Is Australian dollar is substantially overvalued? No. As we know, the IBM is based upon the price of a Big Mac in one country relative to another country, and comparing that with their exchange rate. However, is the IBM a reliable method? It has a major flaw; that of which it does not account for non- traceable goods. The index assumption that the costs of the goods are the same and purchasing power parity would hold, but that is not always the case. The IBM fails to account for non-traceable goods, such as tax, transaction costs, wages and rent.
Even f the prices of traceable goods are said to be equalized via arbitrage, they are still subject to regulations, subsidies and trade barriers that might warp the costs. This biases can distort the perceived valuation. Another point that we shall look at would be in the following graph of the exchange rate within the last 10 years. As we can see, there has been an upward trend barring the financial crisis. This might point to the fact that the adjusted IBM that is using past data is might be biased towards a lower relative APP, and does not account for the sustained growth trend that we have experienced.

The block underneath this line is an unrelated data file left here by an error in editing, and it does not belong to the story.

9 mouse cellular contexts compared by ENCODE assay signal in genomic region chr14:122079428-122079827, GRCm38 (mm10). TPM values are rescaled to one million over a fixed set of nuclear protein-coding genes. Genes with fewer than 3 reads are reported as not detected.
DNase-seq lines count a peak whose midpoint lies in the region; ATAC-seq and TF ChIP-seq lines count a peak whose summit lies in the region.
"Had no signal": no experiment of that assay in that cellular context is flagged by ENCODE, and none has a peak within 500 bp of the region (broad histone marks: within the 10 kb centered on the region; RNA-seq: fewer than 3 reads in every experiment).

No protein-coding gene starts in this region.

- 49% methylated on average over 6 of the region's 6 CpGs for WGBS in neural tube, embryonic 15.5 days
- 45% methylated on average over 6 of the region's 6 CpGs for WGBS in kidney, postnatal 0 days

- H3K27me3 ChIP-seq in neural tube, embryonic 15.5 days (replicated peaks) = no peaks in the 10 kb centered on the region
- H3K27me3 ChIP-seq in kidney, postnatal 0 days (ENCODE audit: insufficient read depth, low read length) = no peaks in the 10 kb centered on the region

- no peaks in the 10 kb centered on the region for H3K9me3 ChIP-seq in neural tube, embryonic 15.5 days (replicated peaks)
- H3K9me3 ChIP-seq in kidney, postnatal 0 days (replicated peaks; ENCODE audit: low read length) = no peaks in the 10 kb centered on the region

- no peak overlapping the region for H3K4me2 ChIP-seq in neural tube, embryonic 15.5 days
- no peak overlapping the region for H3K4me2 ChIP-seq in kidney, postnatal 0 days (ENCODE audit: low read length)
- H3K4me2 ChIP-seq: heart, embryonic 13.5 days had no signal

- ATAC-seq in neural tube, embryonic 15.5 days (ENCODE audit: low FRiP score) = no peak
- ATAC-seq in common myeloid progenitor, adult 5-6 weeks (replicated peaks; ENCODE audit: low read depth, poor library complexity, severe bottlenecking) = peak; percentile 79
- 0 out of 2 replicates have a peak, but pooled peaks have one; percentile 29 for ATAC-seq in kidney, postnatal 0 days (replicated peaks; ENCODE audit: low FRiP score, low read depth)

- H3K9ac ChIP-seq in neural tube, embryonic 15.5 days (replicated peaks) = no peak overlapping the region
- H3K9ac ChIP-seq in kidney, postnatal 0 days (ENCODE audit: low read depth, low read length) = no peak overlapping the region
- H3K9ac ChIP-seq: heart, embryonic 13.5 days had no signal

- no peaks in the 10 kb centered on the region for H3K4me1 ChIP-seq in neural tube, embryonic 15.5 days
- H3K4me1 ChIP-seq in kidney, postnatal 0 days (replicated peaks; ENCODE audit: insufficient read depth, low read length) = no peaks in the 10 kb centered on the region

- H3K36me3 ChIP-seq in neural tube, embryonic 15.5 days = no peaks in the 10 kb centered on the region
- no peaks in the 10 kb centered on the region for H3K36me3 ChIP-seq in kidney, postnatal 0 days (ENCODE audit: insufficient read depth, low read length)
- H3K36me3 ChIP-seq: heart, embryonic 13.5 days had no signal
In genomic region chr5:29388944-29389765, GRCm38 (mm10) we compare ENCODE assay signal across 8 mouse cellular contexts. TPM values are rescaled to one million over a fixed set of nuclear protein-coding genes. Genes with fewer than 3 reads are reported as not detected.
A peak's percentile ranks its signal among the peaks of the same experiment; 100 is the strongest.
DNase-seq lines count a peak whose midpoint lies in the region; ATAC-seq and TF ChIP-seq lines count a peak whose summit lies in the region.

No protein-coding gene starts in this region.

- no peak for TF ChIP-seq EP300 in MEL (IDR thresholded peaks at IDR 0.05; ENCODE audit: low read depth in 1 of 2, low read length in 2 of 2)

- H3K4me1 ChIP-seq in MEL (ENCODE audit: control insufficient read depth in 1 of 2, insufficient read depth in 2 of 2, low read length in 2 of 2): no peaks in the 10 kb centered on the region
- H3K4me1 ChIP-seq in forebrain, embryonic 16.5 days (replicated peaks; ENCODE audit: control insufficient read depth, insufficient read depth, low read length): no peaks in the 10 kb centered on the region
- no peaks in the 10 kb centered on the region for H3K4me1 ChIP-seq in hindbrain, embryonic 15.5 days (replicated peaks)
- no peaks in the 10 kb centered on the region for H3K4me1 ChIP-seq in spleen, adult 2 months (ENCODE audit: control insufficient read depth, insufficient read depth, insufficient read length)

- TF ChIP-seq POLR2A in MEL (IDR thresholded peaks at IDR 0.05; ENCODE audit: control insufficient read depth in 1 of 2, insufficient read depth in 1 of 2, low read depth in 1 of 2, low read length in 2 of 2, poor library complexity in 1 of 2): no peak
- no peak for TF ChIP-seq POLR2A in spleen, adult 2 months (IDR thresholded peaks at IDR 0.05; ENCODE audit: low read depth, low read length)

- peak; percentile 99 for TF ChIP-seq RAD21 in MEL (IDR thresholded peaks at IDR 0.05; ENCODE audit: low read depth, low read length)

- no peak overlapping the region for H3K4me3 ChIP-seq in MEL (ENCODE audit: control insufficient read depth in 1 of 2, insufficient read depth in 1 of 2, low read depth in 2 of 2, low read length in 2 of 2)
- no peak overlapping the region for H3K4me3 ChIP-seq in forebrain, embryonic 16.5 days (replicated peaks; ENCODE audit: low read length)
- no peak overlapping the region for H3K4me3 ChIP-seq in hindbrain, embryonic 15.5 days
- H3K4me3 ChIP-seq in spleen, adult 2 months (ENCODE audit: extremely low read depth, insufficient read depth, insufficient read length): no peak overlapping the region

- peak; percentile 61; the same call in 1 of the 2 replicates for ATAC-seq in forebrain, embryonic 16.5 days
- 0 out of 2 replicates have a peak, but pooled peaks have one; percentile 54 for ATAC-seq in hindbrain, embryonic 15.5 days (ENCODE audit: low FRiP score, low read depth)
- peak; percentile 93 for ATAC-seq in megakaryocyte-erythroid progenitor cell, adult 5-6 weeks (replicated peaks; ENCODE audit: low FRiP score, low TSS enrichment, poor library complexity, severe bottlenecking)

A new valuation of relative APP should be considered, considering that Australia’s core commodities market is still going relative strong, despite China’s growth slowdown